Communications and investigation
  • Set a standard of involving caregivers when working with a person living with dementia. Engage caregivers in communications, planning, and supporting adherence.
  • Ensure contact tracers are well-trained to identify signs of cognitive impairment, adapt questioning for these individuals, and ask if anyone helps them (e.g., family, friends, and care professionals). The Alzheimer’s Association’s Communication and Alzheimer’s page has tips based on stages of dementia. Training should build awareness of different cultural views of dementia and caregiving.
  • Provide contact tracing teams with the Alzheimer’s Association 24/7 Helpline as a source of guidance on communication strategies and information about local programs and services.
Planning for quarantine or self-isolation
  • Educate contact tracers about involving a variety of caregivers (occasional/regular, unpaid/professional, local/out-of-town) in planning. Tracers should help caregivers to identify what support they themselves need to assist the person living with dementia and also to develop back-up plans, such as for short-term 24-hour care, if caregivers become unable to provide support.
  • Set protocols for contact tracers to notify and coordinate with professional caregivers (such as home health aides).
Adherence to plans
  • Provide quarantine and self-isolation support for the unique challenges related to dementia. Case management, instructions or printed prompts, daily phone calls, rides for testing, and “care packages” with food, medications, and supplies are ways to support adherence to plans.
  • Educate professionals who support quarantine and self-isolation to address social isolation as well as dementia-related complications such as disorientation.

Resources:

Homes and community-based settings

People living with dementia and their caregivers have been affected by the suspension of adult day services, social events, congregate meals, respite care, peer support groups, community education, physical activity classes and more.
Other services are available through virtual delivery, such as non-urgent primary
care, case management and behavioral health.

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Facts:

  • About 70% of people living with dementia reside in community settings, and of those individuals, 26% live alone.
  • 30% of older adults with dementia living in the community rely on three or more unpaid caregivers.
  • 95% of people with dementia have one or more additional chronic conditions, and cognitive impairment tends to complicate management and treatment of these other conditions.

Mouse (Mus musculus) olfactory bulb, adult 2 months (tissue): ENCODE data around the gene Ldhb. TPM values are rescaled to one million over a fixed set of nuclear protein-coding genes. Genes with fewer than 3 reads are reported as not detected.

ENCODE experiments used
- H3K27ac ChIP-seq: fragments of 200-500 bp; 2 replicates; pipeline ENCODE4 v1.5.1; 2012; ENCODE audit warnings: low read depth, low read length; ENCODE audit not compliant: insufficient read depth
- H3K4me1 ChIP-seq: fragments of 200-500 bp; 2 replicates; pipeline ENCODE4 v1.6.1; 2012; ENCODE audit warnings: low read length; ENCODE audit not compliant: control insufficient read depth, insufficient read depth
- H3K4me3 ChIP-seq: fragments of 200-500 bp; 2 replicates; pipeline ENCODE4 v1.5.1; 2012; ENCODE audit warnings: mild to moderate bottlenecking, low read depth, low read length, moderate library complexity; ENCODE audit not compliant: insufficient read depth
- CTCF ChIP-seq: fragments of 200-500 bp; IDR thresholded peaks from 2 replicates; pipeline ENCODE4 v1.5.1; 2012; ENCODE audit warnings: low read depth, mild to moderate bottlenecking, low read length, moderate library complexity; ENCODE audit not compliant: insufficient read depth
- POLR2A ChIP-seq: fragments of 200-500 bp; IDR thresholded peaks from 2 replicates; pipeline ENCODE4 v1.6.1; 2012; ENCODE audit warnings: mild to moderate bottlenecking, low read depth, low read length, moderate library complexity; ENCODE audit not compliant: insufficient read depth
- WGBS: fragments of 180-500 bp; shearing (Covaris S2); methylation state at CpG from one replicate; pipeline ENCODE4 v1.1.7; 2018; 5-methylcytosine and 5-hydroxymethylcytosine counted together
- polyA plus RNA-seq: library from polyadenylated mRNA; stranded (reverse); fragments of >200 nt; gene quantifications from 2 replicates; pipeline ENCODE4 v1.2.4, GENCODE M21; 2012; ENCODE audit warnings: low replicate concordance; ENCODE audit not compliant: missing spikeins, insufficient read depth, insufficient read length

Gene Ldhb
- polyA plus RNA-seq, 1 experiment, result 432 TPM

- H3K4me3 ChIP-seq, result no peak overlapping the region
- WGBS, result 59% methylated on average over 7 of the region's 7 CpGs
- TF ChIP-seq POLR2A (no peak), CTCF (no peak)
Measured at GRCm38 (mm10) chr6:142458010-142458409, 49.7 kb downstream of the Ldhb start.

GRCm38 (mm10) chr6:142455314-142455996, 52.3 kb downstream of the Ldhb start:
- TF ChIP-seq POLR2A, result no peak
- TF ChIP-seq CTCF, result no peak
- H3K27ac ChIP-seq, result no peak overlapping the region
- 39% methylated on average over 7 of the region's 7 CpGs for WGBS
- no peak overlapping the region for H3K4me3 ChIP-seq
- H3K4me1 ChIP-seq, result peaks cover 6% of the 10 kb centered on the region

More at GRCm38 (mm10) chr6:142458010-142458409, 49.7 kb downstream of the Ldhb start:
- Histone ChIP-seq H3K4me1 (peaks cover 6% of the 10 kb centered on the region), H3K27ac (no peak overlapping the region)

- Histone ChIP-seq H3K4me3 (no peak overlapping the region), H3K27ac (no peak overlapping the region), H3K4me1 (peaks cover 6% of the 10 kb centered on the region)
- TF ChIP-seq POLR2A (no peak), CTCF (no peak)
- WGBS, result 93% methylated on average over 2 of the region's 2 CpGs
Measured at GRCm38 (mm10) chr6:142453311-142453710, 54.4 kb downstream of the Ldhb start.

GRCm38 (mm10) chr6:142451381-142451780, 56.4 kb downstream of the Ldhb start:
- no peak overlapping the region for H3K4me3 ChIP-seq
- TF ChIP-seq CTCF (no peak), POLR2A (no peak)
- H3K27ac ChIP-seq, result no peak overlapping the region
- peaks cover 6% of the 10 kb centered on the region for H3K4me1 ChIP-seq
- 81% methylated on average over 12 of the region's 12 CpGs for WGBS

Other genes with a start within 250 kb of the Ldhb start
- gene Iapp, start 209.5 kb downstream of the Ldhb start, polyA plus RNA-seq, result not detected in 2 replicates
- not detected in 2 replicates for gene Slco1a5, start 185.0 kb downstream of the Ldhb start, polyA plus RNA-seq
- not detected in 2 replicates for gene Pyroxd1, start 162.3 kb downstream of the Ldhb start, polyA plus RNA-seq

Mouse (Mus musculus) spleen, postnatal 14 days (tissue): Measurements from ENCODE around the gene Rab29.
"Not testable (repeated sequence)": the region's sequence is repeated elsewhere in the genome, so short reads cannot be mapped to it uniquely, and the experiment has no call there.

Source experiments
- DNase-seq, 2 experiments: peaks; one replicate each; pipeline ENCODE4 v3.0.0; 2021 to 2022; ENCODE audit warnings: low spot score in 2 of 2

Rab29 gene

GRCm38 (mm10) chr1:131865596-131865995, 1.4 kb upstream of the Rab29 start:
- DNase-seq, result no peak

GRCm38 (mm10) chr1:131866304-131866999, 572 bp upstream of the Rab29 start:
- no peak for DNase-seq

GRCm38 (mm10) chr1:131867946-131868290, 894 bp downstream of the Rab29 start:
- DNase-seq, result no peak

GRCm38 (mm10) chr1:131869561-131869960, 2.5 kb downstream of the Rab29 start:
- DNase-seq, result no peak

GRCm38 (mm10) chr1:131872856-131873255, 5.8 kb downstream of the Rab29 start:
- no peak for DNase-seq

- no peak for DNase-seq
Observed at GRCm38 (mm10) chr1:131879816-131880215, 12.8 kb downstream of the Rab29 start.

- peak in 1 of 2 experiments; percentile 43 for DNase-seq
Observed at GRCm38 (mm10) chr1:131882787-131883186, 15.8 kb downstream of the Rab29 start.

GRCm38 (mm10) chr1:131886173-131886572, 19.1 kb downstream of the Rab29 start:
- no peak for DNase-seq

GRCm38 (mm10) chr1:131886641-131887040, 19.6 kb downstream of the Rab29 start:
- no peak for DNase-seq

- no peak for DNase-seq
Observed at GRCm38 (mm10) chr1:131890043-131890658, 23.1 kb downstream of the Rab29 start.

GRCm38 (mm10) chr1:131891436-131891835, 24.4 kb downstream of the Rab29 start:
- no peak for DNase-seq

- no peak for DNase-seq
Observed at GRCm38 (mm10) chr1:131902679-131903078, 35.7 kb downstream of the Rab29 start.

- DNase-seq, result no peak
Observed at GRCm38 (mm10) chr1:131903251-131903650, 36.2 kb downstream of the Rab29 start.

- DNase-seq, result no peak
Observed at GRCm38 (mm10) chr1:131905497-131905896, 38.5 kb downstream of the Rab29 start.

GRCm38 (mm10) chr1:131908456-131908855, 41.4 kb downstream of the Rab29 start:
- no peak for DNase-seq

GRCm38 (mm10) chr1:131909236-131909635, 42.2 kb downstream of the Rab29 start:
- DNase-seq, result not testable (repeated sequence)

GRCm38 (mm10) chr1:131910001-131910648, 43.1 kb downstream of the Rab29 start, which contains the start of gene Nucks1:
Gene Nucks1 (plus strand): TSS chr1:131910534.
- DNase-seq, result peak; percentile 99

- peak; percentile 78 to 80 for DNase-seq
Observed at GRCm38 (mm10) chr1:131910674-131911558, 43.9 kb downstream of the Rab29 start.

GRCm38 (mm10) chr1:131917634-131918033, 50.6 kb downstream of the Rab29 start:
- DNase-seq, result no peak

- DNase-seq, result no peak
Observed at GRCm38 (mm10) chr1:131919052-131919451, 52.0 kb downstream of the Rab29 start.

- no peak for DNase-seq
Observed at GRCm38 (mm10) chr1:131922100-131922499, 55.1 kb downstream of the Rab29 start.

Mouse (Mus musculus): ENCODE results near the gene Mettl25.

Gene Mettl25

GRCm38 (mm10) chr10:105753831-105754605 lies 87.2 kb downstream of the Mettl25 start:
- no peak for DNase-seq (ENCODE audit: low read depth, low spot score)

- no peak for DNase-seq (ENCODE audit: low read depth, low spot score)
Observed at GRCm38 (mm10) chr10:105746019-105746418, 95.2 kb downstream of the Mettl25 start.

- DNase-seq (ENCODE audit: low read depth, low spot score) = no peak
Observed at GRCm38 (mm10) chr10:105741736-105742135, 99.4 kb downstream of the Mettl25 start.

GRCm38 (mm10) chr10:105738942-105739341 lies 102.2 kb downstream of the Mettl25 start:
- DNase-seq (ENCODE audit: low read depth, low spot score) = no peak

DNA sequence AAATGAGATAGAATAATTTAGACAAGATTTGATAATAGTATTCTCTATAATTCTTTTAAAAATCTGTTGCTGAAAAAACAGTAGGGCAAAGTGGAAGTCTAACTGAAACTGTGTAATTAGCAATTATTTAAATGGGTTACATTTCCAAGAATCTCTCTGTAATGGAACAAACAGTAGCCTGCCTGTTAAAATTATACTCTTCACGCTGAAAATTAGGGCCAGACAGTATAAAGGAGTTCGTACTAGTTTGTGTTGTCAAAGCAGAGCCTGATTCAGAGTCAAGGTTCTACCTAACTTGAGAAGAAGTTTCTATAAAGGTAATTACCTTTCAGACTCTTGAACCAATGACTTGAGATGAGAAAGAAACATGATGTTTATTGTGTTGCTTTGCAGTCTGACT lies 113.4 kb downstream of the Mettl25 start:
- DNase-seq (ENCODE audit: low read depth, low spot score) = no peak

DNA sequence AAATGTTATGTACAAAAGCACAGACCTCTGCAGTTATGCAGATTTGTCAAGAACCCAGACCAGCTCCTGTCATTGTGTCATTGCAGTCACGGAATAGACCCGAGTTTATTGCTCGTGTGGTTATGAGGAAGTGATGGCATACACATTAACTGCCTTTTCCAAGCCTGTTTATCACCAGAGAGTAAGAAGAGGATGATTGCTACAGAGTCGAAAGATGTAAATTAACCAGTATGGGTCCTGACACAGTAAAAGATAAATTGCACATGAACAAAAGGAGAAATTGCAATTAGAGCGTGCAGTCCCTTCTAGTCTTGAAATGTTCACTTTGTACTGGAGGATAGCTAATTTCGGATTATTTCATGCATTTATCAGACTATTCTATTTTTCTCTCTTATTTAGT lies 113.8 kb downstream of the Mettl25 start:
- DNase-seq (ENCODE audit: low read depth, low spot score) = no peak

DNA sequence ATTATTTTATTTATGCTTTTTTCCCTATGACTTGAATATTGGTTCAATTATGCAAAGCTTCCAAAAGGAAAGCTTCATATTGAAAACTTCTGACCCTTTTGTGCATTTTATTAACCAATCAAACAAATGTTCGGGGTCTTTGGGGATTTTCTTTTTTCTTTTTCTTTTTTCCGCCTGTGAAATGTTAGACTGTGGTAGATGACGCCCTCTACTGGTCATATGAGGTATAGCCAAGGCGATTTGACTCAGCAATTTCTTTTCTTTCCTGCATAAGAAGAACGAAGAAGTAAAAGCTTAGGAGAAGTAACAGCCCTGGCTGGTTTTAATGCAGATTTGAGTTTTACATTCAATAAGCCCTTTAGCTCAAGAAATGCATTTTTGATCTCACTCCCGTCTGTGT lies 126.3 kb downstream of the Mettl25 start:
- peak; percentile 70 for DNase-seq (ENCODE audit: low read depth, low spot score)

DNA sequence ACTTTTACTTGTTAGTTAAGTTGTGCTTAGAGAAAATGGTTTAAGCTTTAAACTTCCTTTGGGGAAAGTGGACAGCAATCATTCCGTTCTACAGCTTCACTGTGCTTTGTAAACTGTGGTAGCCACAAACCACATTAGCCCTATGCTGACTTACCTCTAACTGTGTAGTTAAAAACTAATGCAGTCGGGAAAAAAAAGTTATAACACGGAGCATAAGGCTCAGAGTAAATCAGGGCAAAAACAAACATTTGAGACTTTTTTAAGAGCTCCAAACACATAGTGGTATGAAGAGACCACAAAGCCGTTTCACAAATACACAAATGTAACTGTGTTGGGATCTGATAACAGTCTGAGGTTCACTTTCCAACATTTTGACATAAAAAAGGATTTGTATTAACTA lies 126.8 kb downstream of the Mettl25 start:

COVID-19 challenges: 

  • People living with dementia may have difficulty adapting to disrupted routines. Wandering, confusion and disorientation may increase.
  • Caregivers may receive less or irregular outside assistance, adding to already-high levels of caregiver strain.
  • Risk of exposure to coronavirus increases if hygiene and sanitation practices are inconsistent. People with dementia may not always remember how to thoroughly wash hands, and caregivers may lack the time to sanitize the home. Also, home health and personal care aides may not have personal protective equipment (PPE) to protect themselves and others in the home.
  • Adhering to care plans for other chronic conditions may become problematic. For conditions managed with diet and/or physical activity, persons with dementia may be unable to identify substitutes for scarce special diet materials or canceled physical activity programs. Distant caregivers may be unable to consistently manage medications, monitor health (e.g., blood glucose levels, sleep), and adjust care as needed. Also, cognitive impairment may impede learning how to use telemedicine and other virtual services.
  • Social isolation may be acute among persons and families dealing with dementia, a condition that already tends to isolate people due to stigma, deterioration of communication skills, and many hours spent caregiving.
  • Neglect, abuse and exploitation may not be detected early if adult protective services (APS) cannot maintain a sufficient workforce of COVID-trained staff.

Help Center: Support and resources to share during COVID-19